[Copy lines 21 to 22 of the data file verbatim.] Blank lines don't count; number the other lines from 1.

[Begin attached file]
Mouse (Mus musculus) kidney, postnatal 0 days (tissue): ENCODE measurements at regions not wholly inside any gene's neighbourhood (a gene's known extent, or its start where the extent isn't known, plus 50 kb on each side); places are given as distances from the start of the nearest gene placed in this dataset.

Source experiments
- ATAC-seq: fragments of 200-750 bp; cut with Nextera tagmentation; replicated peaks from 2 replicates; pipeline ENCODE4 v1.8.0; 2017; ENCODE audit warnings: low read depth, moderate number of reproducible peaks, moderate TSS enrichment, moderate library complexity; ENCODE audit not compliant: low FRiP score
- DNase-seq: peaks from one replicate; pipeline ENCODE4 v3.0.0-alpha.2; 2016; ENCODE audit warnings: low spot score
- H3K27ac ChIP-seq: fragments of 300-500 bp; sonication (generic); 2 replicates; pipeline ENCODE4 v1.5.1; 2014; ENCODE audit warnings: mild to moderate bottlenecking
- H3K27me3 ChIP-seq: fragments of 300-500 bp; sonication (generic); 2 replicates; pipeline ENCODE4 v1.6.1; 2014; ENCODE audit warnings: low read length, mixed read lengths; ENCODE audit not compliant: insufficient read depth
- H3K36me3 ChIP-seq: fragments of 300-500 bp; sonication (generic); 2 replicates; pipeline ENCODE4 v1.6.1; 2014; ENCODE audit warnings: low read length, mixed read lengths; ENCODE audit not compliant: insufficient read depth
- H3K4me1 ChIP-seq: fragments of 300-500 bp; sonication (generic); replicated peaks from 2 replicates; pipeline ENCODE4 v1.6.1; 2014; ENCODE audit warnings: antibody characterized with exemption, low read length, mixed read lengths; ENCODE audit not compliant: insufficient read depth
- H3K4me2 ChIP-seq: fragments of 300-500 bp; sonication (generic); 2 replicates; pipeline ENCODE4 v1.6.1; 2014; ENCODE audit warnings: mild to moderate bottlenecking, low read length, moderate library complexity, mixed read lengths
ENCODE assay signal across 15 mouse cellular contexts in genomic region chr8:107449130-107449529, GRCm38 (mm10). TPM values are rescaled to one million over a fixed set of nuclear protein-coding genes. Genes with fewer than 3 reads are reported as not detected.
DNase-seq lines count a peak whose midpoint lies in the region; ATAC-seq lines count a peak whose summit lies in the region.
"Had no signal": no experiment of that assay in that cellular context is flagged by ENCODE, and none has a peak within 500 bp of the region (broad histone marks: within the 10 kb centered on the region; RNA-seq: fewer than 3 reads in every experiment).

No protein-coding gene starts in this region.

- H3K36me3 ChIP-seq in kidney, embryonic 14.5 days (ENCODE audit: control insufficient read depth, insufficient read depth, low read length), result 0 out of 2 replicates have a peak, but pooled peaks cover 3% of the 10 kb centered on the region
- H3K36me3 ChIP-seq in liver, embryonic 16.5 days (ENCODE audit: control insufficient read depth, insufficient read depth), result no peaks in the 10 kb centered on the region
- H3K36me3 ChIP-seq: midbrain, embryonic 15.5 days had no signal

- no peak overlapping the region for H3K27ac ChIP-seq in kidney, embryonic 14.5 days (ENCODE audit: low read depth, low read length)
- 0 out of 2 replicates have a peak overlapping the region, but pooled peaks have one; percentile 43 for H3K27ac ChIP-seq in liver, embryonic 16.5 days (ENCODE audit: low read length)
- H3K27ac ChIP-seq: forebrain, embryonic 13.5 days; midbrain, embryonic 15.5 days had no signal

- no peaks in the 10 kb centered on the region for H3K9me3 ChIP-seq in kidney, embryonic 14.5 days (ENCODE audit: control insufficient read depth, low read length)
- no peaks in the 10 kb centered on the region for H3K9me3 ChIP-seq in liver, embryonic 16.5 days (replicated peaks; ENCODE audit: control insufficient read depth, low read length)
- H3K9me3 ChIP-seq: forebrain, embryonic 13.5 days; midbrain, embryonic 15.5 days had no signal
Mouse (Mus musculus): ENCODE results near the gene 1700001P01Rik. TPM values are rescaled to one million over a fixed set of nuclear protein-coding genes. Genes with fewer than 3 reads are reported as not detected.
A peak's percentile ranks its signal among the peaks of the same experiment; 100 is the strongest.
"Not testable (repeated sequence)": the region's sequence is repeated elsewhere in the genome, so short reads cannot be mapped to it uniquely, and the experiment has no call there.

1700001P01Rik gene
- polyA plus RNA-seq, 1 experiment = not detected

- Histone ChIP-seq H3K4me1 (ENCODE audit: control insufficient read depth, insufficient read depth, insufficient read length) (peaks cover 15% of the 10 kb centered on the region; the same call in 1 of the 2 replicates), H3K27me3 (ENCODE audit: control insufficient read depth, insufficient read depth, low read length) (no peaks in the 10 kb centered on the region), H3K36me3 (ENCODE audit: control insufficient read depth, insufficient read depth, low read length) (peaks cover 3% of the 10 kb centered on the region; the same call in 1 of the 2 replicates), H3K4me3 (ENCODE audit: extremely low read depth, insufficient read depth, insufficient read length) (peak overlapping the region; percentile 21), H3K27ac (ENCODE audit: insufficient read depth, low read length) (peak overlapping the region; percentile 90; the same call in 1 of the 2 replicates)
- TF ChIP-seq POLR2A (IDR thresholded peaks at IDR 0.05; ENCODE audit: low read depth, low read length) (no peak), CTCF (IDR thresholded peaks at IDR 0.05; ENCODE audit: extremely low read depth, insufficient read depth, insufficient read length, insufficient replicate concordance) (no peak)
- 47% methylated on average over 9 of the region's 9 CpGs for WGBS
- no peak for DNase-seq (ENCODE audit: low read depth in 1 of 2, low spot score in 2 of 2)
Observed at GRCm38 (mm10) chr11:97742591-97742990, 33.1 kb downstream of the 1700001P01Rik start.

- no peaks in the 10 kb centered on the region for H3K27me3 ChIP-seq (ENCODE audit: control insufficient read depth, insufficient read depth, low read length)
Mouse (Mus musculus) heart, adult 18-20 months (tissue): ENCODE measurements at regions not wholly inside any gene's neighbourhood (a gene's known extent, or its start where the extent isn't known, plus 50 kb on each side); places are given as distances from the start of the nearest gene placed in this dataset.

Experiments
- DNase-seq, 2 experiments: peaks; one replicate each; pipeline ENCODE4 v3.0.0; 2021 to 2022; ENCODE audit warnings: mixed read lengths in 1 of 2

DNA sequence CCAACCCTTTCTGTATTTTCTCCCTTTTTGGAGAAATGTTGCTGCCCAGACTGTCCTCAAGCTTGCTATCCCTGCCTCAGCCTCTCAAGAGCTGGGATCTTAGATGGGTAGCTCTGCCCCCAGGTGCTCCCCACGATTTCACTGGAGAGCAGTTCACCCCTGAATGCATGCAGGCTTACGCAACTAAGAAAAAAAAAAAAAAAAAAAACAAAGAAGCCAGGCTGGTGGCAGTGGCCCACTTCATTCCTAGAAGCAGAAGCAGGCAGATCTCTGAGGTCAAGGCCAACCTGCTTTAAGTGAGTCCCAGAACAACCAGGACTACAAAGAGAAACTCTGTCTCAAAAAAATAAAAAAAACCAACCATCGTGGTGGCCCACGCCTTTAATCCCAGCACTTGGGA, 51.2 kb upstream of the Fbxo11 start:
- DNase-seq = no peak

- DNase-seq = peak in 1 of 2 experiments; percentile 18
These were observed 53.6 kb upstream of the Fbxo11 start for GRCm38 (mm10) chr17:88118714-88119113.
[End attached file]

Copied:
- no peaks in the 10 kb centered on the region for H3K9me3 ChIP-seq in liver, embryonic 16.5 days (replicated peaks; ENCODE audit: control insufficient read depth, low read length)
- H3K9me3 ChIP-seq: forebrain, embryonic 13.5 days; midbrain, embryonic 15.5 days had no signal